\(\displaystyle \cos \left( A \right)=\frac{{\text{Adjacent}}}{{\text{Hypotenuse}}}\), where \(A\) is 55°:

\(\displaystyle \cos \left( {55{}^\circ } \right)=\frac{b}{{20}}\)

Cross multiply:

\(\displaystyle b=\cos \left( {55{}^\circ } \right)\cdot 20=11.472\)

Hit and scroll down and to the right to make sure you’re in DEGREE mode.


Then use theandkeys for cosine and sine, respectively:

Find the value of \(b\):

To get side \(b\), we need to use:

\(\displaystyle \tan \left( A \right)=\frac{{\text{Opposite}}}{{\text{Adjacent}}}\), where \(A\) is 23°:

\(\displaystyle \tan \left( {23{}^\circ } \right)=\frac{6}{b}\)

Cross multiply:

\(\displaystyle \tan \left( {23{}^\circ } \right)\cdot b=6\),

or turn proportion sideways with an \(“=”\) sign:

\(\displaystyle \frac{b}{1}=\frac{6}{{\tan \left( {23{}^\circ } \right)}};\,\,\,\,a=14.135\)

Use the key:


If we needed to also find  \(h\), we could either use \(\displaystyle \sin \left( {23{}^\circ } \right)=\frac{6}{h}\) or Pythagorean Theorem; both ways reveal that \(h=15.356\).

Find the values of \(A\) and \(B\):



Once we get all the answers, let’s check to make sure the sum of all angles is 180°:

\(\displaystyle \begin{array}{c}51.1{}^\circ \text{ }+38.9{}^\circ +90{}^\circ \left( {\text{right angle}} \right)\\=180{}^\circ \end{array}\)

This one’s a little trickier since we need to find angle measurements instead of side measurements; we’ll need to use the \({{\sin }^{{-1}}}\left( A \right)\) and \({{\cos }^{{-1}}}\left( A \right)\) (2nd  sin and 2nd  cos on the calculator) to get the angles back.


For angle \(A\), we can use sin, since we have the opposite side (14) and hypotenuse (18):

\(\displaystyle \begin{align}\sin \left( A \right)&=\frac{{\text{Opp}}}{{\text{Hyp}}}=\frac{{14}}{{18}}\\A&={{\sin }^{{-1}}}\left( {\frac{{14}}{{18}}} \right)=51.1{}^\circ \end{align}\)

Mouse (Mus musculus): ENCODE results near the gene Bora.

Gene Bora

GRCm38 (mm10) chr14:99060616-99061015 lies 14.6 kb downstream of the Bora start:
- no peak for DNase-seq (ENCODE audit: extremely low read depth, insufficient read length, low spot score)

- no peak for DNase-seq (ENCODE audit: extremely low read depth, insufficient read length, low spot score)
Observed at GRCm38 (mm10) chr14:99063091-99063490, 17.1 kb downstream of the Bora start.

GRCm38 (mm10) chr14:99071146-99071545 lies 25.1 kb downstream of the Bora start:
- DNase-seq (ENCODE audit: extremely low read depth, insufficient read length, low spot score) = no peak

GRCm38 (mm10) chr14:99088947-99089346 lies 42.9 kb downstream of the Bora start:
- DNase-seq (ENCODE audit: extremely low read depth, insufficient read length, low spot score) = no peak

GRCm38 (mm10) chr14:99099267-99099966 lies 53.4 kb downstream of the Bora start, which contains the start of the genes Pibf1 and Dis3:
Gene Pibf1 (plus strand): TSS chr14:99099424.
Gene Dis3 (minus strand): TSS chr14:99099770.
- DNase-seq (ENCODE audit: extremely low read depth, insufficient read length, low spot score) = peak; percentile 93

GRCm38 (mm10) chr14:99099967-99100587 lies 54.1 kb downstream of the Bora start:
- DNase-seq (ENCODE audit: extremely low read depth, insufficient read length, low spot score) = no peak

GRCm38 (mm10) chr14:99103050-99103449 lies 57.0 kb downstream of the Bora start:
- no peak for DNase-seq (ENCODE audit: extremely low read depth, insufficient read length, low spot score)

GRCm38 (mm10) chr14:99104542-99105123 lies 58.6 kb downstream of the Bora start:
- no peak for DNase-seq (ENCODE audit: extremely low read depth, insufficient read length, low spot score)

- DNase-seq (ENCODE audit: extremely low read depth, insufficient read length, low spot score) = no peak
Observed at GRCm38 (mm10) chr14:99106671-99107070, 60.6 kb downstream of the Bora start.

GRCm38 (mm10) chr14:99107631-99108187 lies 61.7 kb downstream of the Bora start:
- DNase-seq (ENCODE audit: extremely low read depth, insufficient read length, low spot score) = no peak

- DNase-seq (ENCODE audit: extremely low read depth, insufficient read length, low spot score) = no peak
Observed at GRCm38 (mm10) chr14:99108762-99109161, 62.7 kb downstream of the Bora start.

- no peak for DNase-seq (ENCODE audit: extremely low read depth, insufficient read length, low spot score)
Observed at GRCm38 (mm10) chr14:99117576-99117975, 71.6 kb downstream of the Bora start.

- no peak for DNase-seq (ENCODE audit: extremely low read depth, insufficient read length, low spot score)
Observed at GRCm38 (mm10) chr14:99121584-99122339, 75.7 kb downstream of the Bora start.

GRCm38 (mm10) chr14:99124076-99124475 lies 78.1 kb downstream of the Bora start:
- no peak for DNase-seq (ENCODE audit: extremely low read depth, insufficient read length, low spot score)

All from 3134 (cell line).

For angle \(B\), we use cos:

\(\displaystyle \begin{align}\cos \left( B \right)&=\frac{{\text{Adj}}}{{\text{Hyp}}}=\frac{{14}}{{18}}\\B&={{\cos }^{{-1}}}\left( {\frac{{14}}{{18}}} \right)=38.9{}^\circ \end{align}\)

Use theand keys:


Trigonometry Word Problems

Here are some types of word problems that you might see when studying right angle trigonometry.

Note that the angle of elevation is the angle up from the ground; for example, if you look up at something, this angle is the angle between the ground and your line of site.

The angle of depression is the angle that comes down from a straight horizontal line in the sky. (For example, if you look down on something, this angle is the angle between your looking straight and your looking down to the ground). For the angle of depression, you can typically use the fact that alternate interior angles of parallel lines are congruent (sorry, too much Geometry!) to put that angle in the triangle on the ground (we’ll see examples).

Note that shadows in these types of problems are typically on the ground. When the sun casts the shadow, the angle of depression is the same as the angle of elevation from the ground up to the top of the object whose shadow is on the ground.

Also, the grade of something (like a road) is the tangent (rise over run) of that angle coming from the ground. Usually the grade is expressed as a percentage, and you’ll have to convert the percentage to a decimal to use in the problem.

And, as always, always draw pictures!

Angle of Elevation Problem:

Angle of Elevation Trig Problem Math
Devon is standing 100 feet from the Eiffel Tower and sees a bird land on the top of the tower (she has really good eyes!).   


If the angle of elevation from Devon to the top of the Eiffel Tower is close to 84.6°, how tall is the tower?

This is a good example how we might use trig to get distances that are typically difficult to measure.  Note that the angle of elevation comes up off of the ground.


To get the height \(y\), we need to use:

\(\displaystyle \tan \left( \theta \right)=\frac{{\text{Opposite}}}{{\text{Adjacent}}}\), where \(\theta =84.6{}^\circ \)

\(\displaystyle \tan \left( {84.6{}^\circ } \right)=\frac{y}{{100}}\)


Cross multiply to get:

\(\displaystyle y=\tan \left( {84.6{}^\circ } \right)\cdot 100\,\,\approx \,\,1058\).


The Eiffel Tower is roughly 1058 feet tall.

Angle of Depression Problem:

Angle of Depression Trig Problem Math
From the top of a building that is 200 feet tall, Meryl sees a car coming towards the building. (Somehow, she knows that) the angle of depression when she first saw the car was 20° and when she stopped looking at it was 40° degrees.


How far did the car travel?

The first step is to draw a picture, and note that we can sort of “reflect” the angles of depression down to angles of elevation, since the horizon and ground are parallel. Then we get to use trig!


The trick is to see that we can get distances \(y\) and \(z\) using the tangent function, and we need to subtract the two distances to get \(x\), the distance the car travels.